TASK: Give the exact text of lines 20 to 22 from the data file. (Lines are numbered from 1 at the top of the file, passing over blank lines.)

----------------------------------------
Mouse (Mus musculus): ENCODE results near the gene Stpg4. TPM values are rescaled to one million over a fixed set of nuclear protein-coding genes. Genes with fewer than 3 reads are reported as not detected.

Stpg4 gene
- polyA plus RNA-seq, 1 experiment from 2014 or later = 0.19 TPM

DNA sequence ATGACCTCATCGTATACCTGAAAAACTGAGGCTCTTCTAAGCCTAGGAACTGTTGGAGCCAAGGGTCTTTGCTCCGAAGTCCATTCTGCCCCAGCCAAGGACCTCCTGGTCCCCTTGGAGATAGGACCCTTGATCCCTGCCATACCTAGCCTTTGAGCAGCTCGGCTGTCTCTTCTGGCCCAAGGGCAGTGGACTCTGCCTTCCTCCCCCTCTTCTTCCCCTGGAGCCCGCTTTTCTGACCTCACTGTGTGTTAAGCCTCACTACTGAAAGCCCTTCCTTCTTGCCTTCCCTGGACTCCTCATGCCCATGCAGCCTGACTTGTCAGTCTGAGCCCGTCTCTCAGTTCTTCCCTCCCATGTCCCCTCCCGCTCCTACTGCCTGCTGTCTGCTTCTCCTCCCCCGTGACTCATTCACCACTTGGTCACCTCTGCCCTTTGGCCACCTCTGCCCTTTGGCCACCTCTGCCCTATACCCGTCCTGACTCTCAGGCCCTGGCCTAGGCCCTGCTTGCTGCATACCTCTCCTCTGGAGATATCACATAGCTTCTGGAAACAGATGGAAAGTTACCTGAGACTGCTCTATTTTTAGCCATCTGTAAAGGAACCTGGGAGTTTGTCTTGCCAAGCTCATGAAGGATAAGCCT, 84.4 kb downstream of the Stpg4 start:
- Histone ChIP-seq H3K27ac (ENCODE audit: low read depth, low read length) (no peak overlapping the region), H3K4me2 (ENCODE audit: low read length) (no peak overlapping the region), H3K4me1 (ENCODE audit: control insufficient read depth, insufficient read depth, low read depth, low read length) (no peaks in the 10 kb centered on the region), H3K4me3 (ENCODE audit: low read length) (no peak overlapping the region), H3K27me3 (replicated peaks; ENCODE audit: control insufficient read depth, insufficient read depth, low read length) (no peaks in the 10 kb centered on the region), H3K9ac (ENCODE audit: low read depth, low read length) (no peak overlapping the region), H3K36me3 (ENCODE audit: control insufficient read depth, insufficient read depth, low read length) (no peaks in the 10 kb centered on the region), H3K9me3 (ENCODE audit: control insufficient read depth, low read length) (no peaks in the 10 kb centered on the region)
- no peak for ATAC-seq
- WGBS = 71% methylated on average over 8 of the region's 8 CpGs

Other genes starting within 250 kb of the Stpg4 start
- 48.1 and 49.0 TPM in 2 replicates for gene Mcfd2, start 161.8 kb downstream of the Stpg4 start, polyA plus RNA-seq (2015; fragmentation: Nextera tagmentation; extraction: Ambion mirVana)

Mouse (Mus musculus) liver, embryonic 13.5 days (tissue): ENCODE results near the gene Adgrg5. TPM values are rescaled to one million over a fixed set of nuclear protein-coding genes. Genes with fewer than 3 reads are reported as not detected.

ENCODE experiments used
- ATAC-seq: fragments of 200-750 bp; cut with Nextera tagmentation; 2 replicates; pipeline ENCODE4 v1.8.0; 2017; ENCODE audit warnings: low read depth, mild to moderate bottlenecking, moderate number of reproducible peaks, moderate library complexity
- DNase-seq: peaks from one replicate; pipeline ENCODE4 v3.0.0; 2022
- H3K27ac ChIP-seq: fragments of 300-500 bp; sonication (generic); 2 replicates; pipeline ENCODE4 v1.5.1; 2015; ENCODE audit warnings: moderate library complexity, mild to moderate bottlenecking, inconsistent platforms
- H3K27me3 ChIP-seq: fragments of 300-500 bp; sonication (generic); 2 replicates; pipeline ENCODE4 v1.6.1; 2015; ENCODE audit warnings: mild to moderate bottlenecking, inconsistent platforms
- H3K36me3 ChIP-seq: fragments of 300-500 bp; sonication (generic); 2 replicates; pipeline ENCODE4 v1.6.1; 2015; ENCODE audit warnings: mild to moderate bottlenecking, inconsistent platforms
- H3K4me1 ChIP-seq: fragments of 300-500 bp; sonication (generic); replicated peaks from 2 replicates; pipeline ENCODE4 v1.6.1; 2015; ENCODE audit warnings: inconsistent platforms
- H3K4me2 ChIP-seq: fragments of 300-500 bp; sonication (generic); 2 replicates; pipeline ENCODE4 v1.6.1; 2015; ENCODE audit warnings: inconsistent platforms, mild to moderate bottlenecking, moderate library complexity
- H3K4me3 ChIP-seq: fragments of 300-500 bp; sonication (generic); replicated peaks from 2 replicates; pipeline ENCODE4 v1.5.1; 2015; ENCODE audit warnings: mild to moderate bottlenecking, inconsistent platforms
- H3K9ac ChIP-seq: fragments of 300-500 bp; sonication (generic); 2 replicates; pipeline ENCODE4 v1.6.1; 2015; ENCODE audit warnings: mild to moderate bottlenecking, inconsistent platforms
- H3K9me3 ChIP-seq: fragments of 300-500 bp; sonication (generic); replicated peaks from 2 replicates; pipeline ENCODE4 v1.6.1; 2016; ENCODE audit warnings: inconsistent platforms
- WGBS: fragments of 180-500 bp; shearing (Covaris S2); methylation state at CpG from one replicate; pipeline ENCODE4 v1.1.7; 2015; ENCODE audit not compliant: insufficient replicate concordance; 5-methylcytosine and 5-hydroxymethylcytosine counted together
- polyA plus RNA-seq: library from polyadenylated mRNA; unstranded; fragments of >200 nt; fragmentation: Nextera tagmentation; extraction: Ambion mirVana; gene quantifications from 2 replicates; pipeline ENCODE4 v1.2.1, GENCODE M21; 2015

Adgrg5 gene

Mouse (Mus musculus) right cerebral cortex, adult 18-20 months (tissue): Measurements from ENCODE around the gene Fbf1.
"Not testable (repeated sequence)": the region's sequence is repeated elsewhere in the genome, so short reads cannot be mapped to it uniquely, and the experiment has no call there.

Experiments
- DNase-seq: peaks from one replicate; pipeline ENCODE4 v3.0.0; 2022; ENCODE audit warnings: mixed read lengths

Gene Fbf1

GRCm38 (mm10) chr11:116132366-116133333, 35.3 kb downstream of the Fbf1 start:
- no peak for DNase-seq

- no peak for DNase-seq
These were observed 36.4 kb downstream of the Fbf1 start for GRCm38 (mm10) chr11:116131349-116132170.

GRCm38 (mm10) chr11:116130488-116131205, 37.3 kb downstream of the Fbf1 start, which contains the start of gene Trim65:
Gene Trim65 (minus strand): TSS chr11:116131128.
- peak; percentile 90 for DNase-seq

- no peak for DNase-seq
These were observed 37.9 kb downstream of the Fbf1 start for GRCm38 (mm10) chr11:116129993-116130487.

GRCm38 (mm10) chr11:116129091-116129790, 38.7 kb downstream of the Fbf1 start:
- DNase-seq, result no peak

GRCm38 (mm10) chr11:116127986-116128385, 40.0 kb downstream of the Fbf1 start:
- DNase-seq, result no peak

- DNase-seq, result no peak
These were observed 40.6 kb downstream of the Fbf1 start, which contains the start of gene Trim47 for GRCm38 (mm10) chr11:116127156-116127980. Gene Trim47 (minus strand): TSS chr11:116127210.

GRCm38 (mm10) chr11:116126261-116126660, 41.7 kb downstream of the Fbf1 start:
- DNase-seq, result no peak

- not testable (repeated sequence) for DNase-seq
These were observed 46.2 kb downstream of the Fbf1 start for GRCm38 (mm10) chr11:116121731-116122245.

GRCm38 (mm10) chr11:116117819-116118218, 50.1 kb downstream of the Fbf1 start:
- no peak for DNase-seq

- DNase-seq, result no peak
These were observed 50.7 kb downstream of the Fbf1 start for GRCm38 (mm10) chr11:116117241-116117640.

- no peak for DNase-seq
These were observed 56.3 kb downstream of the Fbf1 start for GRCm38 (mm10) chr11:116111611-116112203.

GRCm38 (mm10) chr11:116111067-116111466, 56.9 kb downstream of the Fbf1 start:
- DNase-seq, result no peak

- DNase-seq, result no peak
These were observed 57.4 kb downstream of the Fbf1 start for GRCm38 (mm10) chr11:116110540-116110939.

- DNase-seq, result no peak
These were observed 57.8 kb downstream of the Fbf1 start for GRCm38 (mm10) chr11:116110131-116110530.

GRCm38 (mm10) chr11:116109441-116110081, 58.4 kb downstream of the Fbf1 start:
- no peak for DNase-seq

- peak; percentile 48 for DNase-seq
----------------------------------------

- H3K9ac ChIP-seq: fragments of 300-500 bp; sonication (generic); 2 replicates; pipeline ENCODE4 v1.6.1; 2015; ENCODE audit warnings: mild to moderate bottlenecking, inconsistent platforms
- H3K9me3 ChIP-seq: fragments of 300-500 bp; sonication (generic); replicated peaks from 2 replicates; pipeline ENCODE4 v1.6.1; 2016; ENCODE audit warnings: inconsistent platforms
- WGBS: fragments of 180-500 bp; shearing (Covaris S2); methylation state at CpG from one replicate; pipeline ENCODE4 v1.1.7; 2015; ENCODE audit not compliant: insufficient replicate concordance; 5-methylcytosine and 5-hydroxymethylcytosine counted together